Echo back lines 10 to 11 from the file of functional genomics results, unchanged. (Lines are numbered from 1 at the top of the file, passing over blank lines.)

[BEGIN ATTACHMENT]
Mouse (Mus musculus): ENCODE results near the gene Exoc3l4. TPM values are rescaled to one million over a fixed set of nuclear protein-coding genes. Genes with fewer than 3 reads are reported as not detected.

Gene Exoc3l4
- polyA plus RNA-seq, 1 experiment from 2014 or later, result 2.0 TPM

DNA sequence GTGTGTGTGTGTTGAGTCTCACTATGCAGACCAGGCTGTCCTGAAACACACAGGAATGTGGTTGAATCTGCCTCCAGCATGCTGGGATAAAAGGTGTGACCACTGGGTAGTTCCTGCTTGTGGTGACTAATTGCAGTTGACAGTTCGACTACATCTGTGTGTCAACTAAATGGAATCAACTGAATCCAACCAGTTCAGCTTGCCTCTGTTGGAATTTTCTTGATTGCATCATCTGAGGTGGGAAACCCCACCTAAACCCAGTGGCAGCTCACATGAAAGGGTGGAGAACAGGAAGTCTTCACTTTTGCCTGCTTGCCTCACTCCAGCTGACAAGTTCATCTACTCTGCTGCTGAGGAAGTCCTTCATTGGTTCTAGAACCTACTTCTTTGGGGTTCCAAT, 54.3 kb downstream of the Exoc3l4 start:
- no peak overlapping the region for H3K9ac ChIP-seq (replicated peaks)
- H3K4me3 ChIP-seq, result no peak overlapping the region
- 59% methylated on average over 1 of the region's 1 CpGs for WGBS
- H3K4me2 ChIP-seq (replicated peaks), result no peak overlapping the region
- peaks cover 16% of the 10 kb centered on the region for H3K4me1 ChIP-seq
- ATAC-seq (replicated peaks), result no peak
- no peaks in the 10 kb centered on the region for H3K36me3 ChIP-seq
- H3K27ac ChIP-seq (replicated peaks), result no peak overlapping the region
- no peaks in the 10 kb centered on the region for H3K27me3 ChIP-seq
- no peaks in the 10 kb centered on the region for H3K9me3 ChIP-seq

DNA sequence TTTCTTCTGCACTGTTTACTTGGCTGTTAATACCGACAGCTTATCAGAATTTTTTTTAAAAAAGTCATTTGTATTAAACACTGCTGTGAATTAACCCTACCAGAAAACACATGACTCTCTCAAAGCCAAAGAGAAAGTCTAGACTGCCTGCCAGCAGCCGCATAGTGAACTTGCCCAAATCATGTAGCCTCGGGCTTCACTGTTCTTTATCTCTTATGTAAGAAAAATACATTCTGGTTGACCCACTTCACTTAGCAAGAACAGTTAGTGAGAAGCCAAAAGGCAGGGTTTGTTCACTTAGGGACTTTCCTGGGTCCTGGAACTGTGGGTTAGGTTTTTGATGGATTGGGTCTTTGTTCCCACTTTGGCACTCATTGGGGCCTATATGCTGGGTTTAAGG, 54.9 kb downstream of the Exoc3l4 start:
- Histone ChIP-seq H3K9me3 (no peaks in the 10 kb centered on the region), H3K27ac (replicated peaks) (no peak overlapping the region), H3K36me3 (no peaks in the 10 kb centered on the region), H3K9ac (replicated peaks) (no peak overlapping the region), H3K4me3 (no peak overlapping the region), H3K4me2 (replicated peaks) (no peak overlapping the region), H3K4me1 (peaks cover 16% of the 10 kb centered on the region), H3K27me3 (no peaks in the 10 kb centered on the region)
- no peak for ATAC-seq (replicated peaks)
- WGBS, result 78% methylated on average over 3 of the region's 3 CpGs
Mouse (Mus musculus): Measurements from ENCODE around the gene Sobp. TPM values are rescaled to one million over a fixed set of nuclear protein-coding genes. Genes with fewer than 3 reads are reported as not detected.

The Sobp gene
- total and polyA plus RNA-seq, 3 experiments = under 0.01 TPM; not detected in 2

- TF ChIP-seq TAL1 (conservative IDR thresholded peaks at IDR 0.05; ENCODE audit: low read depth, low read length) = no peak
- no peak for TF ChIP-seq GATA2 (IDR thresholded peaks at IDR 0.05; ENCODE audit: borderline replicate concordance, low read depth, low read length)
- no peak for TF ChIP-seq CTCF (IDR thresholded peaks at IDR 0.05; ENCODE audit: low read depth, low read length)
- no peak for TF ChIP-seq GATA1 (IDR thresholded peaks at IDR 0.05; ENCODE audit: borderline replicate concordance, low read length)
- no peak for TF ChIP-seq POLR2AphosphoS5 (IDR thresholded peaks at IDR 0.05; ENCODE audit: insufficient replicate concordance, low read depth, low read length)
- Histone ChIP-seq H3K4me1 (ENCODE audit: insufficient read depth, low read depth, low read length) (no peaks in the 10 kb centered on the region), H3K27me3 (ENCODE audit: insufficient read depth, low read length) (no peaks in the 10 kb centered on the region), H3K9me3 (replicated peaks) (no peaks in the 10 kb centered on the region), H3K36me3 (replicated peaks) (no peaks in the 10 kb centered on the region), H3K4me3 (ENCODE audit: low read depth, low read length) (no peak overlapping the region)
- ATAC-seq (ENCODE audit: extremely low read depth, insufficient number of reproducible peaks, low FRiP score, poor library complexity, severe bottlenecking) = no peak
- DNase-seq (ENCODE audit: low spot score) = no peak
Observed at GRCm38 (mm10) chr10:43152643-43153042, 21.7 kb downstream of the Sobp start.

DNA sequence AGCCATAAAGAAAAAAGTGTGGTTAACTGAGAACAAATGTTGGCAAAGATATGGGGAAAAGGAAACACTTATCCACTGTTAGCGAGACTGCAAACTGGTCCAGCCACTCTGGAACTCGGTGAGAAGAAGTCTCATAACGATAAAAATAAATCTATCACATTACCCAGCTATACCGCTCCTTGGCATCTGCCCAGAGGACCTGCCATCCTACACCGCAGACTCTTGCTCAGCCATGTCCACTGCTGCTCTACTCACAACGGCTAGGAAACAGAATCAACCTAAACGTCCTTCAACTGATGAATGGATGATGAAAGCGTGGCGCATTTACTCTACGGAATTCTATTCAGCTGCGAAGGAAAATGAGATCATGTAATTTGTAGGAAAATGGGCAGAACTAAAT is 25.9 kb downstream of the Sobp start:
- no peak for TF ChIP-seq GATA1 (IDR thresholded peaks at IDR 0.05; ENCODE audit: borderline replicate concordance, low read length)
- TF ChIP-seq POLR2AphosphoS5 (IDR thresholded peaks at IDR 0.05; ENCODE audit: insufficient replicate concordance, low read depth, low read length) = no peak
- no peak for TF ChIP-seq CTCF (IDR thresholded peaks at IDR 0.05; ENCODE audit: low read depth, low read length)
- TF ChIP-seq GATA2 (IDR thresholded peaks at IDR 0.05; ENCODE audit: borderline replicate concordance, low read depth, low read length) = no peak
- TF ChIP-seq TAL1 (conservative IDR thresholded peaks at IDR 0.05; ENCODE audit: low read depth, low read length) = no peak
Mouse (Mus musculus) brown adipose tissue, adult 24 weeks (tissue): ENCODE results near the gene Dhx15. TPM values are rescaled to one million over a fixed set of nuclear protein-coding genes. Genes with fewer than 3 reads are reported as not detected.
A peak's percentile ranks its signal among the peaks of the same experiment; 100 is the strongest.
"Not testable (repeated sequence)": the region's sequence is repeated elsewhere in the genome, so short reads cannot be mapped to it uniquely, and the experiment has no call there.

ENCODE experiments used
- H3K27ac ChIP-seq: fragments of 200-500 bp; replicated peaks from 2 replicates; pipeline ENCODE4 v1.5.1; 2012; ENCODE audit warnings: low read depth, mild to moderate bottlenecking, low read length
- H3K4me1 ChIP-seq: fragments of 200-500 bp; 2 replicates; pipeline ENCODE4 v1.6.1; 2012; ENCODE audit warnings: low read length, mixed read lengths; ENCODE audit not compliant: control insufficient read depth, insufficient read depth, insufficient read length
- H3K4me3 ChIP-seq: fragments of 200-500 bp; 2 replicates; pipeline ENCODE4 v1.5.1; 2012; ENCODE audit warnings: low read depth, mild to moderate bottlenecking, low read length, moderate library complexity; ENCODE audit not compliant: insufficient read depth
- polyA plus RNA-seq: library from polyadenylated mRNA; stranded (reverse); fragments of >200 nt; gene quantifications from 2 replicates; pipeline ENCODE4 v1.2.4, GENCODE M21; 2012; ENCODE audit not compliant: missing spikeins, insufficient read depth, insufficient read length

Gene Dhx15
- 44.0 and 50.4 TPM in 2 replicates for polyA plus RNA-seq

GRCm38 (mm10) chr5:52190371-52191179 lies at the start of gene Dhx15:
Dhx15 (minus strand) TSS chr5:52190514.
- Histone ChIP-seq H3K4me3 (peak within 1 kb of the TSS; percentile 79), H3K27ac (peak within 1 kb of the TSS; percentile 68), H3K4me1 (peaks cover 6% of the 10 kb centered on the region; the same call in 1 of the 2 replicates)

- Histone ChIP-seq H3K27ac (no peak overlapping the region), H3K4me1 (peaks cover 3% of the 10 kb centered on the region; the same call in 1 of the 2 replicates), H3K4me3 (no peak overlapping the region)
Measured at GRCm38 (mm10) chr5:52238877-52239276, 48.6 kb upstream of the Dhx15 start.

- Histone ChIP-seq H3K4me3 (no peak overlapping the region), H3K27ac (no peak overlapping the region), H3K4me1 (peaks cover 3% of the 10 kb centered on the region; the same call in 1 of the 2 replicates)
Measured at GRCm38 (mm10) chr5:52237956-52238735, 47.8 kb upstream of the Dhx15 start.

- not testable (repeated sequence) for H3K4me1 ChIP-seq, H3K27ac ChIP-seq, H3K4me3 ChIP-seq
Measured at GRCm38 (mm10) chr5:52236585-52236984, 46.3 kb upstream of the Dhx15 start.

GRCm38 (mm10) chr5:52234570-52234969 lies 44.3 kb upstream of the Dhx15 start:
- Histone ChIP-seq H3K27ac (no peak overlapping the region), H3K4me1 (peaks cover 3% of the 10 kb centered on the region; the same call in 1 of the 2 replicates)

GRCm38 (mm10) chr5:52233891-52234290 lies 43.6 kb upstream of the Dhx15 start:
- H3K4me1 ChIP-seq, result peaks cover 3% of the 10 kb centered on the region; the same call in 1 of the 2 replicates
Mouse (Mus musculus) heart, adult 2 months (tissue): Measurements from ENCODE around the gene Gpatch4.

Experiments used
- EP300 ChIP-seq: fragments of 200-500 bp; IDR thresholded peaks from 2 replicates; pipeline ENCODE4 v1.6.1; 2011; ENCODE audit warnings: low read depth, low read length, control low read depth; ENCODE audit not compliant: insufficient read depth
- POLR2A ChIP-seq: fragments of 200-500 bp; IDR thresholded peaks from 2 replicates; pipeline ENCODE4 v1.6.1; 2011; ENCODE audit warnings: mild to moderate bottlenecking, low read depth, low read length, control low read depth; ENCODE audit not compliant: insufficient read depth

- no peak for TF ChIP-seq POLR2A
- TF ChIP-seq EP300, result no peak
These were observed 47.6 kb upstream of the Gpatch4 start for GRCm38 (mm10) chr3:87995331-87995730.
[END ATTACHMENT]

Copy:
- ATAC-seq (replicated peaks), result no peak
- no peaks in the 10 kb centered on the region for H3K36me3 ChIP-seq